Macron criticised on French front page; journalist is then suspended

  • Post last modified:March 22, 2024
  • Reading time:6 mins read

The news editor of regional daily La Provence in France has been suspended after a front-page headline critical of President Emmanuel Macron was published – causing outrage across the newsroom.

Macron: drug dealers are better than him?

Macron recently launched a major operation against drug trafficking in the southern port city of Marseille and elsewhere. He said that gangland battles that last year left dozens dead had made life a misery for residents.

Following Macron’s Marseille visit, La Provence Daily published a front page on Thursday 21 March showing two people, presumably drug dealers, watching a police patrol. The accompanying headline said “He’s gone, but we’re still here”:

On the basis of the front page, La Provence‘s news editor Aurelien Viers was suspended for failing to follow its “values and editorial line”, according to the paper’s managing editor Gabriel d’Harcourt.

In an article To Our Readers published Friday 22 March, d’Harcourt said that the front-page quote and picture:

could lead people to believe that we agree to give drug dealers a voice so they can mock the public authority.

Hang on La Provence

However, in an article inside La Provence, the front-page quote was actually attributed to a resident of a poor Marseille neighbourhood, named only as Brahim. They said that the city:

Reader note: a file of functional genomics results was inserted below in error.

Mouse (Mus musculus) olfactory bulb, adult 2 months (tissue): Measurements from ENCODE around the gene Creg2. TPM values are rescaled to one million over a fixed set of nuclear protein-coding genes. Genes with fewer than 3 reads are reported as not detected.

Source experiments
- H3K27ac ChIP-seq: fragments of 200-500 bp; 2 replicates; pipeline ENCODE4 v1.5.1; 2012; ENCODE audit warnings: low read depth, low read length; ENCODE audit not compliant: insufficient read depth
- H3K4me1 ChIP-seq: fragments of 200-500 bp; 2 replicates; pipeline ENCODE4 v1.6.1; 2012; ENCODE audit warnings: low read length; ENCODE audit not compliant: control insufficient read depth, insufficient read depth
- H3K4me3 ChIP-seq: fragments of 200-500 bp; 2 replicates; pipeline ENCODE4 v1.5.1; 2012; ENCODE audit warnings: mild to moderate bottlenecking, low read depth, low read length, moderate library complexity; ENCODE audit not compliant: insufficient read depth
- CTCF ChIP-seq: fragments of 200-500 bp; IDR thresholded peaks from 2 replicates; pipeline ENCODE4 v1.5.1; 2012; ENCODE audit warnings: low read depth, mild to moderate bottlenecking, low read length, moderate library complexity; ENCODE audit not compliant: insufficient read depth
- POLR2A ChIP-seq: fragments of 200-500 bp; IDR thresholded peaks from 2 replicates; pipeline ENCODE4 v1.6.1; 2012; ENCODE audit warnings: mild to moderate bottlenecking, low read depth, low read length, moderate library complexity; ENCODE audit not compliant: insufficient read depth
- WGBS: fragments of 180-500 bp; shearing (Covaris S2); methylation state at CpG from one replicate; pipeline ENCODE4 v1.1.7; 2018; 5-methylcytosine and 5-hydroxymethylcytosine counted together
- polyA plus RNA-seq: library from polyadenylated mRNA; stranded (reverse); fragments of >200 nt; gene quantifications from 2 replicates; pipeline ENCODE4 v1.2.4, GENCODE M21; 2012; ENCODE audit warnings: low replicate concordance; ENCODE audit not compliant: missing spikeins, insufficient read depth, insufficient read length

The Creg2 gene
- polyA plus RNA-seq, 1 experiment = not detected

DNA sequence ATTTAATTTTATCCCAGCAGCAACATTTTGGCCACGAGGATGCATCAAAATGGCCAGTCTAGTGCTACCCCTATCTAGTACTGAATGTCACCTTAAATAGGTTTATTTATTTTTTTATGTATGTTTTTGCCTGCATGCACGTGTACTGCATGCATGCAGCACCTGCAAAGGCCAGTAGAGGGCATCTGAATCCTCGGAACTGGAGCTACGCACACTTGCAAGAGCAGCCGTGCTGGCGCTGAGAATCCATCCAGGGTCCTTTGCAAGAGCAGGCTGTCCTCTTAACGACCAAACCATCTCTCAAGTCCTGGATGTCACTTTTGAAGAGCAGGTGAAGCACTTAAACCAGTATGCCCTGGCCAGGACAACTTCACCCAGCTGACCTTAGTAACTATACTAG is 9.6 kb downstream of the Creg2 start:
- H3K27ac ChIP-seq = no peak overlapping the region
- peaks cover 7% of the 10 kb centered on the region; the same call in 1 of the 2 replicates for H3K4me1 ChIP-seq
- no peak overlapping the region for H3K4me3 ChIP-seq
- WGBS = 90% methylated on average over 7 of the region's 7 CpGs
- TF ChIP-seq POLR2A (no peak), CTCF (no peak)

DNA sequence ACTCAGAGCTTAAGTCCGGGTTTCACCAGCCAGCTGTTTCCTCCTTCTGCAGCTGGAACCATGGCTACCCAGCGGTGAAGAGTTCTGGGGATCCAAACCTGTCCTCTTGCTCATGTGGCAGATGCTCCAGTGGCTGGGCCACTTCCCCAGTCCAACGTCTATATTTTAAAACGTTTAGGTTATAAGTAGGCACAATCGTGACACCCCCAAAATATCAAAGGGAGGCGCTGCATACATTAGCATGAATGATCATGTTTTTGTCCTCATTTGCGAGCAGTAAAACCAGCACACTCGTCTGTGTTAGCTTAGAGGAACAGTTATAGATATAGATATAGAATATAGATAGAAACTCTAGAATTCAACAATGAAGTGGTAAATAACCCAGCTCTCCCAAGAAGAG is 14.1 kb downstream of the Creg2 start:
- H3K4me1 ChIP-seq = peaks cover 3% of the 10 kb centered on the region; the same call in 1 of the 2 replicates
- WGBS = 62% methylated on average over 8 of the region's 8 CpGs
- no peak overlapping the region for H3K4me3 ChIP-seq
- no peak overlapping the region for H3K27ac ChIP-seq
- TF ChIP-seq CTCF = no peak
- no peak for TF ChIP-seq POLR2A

found the means necessary to protect the president during his visit. He’s gone, but we’re still here, in the same hell.

D’Harcourt said his paper’s coverage of the visit had been “very good”, except for the front page:

where you get the impression that we’re spokespeople for the dealers… [the front page was] contrary to our roles and the role we want to play in Marseille and the surrounding region.

Let’s be real: it is highly unlikely that anyone who read La Provence‘s front page thought that it was endorsing drug dealers over Macron.


SNJ, the main union at La Provence, told Agence France-Presse (AFP) that the paper’s journalists were “scandalised” by Viers’s suspension.

A general staff assembly would decide on any protest action, it said. By 5pm on 22 March, La Provence‘s website said:

Due to a social movement by the Editorial Team, we would like to inform you of the non-publication of today’s newspaper.

That is, it appears staff walked out.

On X, people were calling the situation out for what it seemed to be:

La Provence, published in Marseille, has a daily circulation of around 70,000. It is owned by CMA CGM Medias, which belongs to Rodolphe Saade, a Franco-Lebanese billionaire businessman. Saade, who has other high-profile media interests, this week announced that he would also buy Altice Media, which owns broadcasters BFMTV and RMC.

Sacré bleu!

Asked during an Altice staff meeting whether he would seek to censor unfavourable news about his media interests, Saade replied:

I wouldn’t like it, and I would let that be known… [But] I wouldn’t interfere.

Take what you will from that.

Additional reporting via Agence France-Presse

Featured image via Know Your Meme – screengrab

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